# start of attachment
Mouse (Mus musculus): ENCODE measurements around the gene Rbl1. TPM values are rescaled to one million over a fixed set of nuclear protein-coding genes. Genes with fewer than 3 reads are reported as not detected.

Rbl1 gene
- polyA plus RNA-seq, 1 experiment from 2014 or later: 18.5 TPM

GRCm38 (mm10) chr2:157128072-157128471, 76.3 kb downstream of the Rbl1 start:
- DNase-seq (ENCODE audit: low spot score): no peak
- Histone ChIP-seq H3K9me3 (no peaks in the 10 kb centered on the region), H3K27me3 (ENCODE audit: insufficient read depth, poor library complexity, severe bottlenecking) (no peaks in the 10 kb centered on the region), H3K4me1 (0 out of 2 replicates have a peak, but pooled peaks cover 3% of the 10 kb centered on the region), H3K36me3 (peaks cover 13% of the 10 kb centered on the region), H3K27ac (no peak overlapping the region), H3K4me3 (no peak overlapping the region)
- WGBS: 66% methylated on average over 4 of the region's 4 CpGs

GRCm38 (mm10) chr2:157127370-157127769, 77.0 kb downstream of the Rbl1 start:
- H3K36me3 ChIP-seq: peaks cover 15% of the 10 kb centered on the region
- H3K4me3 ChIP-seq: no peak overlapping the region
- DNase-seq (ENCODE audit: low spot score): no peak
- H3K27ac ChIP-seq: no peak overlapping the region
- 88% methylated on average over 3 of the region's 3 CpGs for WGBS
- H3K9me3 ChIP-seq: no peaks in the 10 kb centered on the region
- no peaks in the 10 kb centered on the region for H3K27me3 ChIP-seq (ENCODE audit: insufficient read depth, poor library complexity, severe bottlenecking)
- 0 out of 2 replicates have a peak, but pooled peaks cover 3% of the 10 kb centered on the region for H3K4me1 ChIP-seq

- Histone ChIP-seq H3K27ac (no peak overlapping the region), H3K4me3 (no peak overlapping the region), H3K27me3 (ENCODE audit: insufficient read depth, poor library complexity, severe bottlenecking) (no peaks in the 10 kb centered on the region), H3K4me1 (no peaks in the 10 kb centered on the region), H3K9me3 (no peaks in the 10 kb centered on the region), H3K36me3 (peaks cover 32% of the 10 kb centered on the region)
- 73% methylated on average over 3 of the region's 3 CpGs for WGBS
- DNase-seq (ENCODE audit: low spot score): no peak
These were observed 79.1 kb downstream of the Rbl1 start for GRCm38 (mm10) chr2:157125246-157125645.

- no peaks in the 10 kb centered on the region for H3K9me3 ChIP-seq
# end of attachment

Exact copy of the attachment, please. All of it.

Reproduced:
Mouse (Mus musculus): ENCODE measurements around the gene Rbl1. TPM values are rescaled to one million over a fixed set of nuclear protein-coding genes. Genes with fewer than 3 reads are reported as not detected.

Rbl1 gene
- polyA plus RNA-seq, 1 experiment from 2014 or later: 18.5 TPM

GRCm38 (mm10) chr2:157128072-157128471, 76.3 kb downstream of the Rbl1 start:
- DNase-seq (ENCODE audit: low spot score): no peak
- Histone ChIP-seq H3K9me3 (no peaks in the 10 kb centered on the region), H3K27me3 (ENCODE audit: insufficient read depth, poor library complexity, severe bottlenecking) (no peaks in the 10 kb centered on the region), H3K4me1 (0 out of 2 replicates have a peak, but pooled peaks cover 3% of the 10 kb centered on the region), H3K36me3 (peaks cover 13% of the 10 kb centered on the region), H3K27ac (no peak overlapping the region), H3K4me3 (no peak overlapping the region)
- WGBS: 66% methylated on average over 4 of the region's 4 CpGs

GRCm38 (mm10) chr2:157127370-157127769, 77.0 kb downstream of the Rbl1 start:
- H3K36me3 ChIP-seq: peaks cover 15% of the 10 kb centered on the region
- H3K4me3 ChIP-seq: no peak overlapping the region
- DNase-seq (ENCODE audit: low spot score): no peak
- H3K27ac ChIP-seq: no peak overlapping the region
- 88% methylated on average over 3 of the region's 3 CpGs for WGBS
- H3K9me3 ChIP-seq: no peaks in the 10 kb centered on the region
- no peaks in the 10 kb centered on the region for H3K27me3 ChIP-seq (ENCODE audit: insufficient read depth, poor library complexity, severe bottlenecking)
- 0 out of 2 replicates have a peak, but pooled peaks cover 3% of the 10 kb centered on the region for H3K4me1 ChIP-seq

- Histone ChIP-seq H3K27ac (no peak overlapping the region), H3K4me3 (no peak overlapping the region), H3K27me3 (ENCODE audit: insufficient read depth, poor library complexity, severe bottlenecking) (no peaks in the 10 kb centered on the region), H3K4me1 (no peaks in the 10 kb centered on the region), H3K9me3 (no peaks in the 10 kb centered on the region), H3K36me3 (peaks cover 32% of the 10 kb centered on the region)
- 73% methylated on average over 3 of the region's 3 CpGs for WGBS
- DNase-seq (ENCODE audit: low spot score): no peak
These were observed 79.1 kb downstream of the Rbl1 start for GRCm38 (mm10) chr2:157125246-157125645.

- no peaks in the 10 kb centered on the region for H3K9me3 ChIP-seq